Each summer, it's a cat-and-mouse game. The Big Three networks post big rate hikes and purr quietly as advertisers scamper to lock up precious commercial time for the coming season. But this year, the mice are having all the fun. Advertisers are having little trouble finding available time. Best of all, they're getting discounts of up to 25%. Battered by a yearlong advertising downturn that feels more like depression than recession, CBS Inc. and NBC Inc. are offering these sweet deals because they have little choice. Their fear: If they don't catch the advertisers now, they may have to offer more expensive bait later.
Many magazine publishers are caving in to pressure, too. Until recently, most didn't budge much from their published rate card. Now, although most won't admit it, publishers are offering their advertisers premiums or outright discounts. "There's a school of thought that says: `If you can say you've got the most pages, you're in good shape,' " observes Reginald K. Brack Jr., chairman of Time Warner Publishing.
YESTERDAY'S DARLINGS. But rather than shield the traditional mass media from a decline in advertising spending, such stopgap measures have only worsened the pain (chart). Now, not only are media companies selling less advertising, but they're also earning less for what they do sell.
The effect on profits has been devastating. Profits of media companies are especially sensitive to fluctuations in ad revenue because they have high fixed costs involving staff, production, and distribution. Since the cost of adding ad pages or commercial time is fairly small, any incremental gain in ad revenue produces a much bigger jump in profits. Likewise, any loss of ads slashes profits disproportionately. Selling time at a discount, for example, will badly hurt CBS, which already reported a 67% decline in profits in the first half of 1991. Still, CBS's troubles are nothing compared to Financial News Network Inc. or Family Media Inc., publisher of Discover and Health magazines. Both have shut down.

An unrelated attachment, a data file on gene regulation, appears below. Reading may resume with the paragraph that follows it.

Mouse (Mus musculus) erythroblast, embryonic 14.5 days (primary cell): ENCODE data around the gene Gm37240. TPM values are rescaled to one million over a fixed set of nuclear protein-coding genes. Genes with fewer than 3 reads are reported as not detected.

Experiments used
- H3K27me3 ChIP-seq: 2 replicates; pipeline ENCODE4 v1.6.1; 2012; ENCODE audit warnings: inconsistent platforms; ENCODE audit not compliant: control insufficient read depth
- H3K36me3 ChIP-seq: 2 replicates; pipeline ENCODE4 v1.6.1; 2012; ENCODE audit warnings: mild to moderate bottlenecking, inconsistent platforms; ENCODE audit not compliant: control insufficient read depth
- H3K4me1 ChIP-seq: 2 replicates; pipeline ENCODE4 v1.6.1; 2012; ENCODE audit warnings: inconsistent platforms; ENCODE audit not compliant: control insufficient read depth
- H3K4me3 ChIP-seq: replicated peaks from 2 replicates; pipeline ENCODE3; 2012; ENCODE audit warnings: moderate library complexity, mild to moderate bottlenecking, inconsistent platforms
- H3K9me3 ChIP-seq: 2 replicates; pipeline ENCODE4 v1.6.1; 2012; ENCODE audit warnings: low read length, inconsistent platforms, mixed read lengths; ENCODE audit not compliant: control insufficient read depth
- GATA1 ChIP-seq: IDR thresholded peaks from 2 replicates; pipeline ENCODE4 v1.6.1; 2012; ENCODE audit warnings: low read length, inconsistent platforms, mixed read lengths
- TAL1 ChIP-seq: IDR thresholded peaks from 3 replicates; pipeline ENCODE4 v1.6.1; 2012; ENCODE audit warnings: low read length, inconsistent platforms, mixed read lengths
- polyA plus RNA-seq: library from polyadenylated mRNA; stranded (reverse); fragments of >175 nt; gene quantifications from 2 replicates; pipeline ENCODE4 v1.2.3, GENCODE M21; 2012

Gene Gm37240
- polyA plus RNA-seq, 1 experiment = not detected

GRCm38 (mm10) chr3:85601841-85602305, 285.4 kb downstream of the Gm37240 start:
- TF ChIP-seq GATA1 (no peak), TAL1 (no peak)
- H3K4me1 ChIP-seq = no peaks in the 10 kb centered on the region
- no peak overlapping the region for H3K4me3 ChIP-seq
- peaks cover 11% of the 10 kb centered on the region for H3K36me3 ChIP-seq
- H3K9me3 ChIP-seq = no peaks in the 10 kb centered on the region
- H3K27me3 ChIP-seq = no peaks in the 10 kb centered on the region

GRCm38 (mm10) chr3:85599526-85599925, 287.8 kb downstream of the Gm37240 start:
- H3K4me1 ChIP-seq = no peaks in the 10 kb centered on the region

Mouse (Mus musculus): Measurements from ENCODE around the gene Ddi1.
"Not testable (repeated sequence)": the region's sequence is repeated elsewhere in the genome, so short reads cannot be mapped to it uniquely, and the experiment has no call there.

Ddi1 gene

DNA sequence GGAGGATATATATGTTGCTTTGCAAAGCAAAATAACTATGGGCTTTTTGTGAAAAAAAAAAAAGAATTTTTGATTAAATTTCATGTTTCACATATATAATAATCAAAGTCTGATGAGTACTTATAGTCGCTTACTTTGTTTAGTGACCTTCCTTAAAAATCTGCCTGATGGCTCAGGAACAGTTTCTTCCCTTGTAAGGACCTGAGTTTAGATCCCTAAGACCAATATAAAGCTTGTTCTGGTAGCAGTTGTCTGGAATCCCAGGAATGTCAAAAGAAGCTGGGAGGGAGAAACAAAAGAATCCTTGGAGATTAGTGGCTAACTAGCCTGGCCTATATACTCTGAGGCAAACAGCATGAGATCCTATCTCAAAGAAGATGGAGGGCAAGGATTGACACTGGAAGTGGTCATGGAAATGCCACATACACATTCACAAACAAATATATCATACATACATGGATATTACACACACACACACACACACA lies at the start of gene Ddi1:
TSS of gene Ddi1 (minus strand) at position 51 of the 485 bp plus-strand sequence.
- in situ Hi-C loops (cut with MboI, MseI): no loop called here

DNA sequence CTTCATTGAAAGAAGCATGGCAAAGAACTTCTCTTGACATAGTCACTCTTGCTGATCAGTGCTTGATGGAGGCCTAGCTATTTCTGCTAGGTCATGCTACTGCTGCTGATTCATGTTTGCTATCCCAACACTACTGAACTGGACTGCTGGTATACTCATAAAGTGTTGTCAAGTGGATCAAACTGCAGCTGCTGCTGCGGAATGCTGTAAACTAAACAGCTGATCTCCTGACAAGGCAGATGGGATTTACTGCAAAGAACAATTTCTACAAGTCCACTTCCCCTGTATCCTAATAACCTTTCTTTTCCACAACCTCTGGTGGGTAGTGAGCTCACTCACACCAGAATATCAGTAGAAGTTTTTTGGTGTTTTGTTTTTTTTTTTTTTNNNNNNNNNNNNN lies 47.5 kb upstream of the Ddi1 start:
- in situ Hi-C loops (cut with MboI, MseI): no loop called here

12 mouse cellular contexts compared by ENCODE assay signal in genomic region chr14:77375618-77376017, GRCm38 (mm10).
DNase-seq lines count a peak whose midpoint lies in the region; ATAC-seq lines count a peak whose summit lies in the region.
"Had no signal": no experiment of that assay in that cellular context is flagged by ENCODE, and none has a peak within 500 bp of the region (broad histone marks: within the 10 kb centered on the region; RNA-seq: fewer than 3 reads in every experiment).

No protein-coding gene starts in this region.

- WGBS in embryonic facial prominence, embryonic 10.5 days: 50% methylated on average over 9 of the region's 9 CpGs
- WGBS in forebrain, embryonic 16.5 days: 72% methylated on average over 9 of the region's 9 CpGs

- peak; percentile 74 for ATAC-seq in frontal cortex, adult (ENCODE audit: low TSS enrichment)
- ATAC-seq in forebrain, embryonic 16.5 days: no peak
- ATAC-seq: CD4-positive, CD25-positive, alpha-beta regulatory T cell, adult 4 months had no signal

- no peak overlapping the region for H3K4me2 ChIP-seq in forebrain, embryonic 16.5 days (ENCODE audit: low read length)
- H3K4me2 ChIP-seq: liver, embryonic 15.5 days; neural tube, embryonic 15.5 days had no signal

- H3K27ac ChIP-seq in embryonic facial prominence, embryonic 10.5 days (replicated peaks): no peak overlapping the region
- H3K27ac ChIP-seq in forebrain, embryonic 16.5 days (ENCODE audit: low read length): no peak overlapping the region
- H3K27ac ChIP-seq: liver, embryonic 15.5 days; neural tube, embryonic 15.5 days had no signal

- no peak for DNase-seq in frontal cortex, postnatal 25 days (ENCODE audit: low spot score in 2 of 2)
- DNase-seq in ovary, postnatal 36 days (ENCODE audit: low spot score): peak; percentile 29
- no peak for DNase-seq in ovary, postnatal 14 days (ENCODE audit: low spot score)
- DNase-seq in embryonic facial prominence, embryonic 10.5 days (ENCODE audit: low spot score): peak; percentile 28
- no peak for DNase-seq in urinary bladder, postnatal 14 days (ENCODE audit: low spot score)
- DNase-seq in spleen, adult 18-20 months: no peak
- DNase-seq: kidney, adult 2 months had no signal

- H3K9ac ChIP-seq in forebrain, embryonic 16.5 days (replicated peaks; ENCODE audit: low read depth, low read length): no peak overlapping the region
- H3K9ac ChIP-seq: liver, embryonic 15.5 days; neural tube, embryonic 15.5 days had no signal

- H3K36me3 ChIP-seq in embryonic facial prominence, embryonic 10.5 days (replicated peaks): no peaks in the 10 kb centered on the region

The wave of failures has also come because of a glut in the business. For most of the 1980s, the media were everybody's favorite boom industry. All three networks were gobbled up by profit-hungry corporations. Rupert Murdoch paid $3 billion for TV Guide. Publishers flooded the shelves with hundreds of new magazines every year. And why not? The industry rolled up annual increases in ad rates of 8% to 10%. Now all the new players have vastly overbuilt the business--and the industry is in a shakeout.
Then there are structural changes in the ad marketplace that are reducing the number of traditional mass media advertisers. Airlines, banks, savings and loan associations, movie studios, and retailers are consolidating into fewer players, so each industry will spend less on advertising. The turmoil in the retail industry, for example, has sharply reduced the volume of newspaper advertising. In New York City, the liquidation of B. Altman & Co. and Gimbels hurt papers such as The New York Times. The Times, which saw its ad linage plunge 18.5% in the first half of 1991, says it doesn't expect its advertising to return to mid-1980s levels.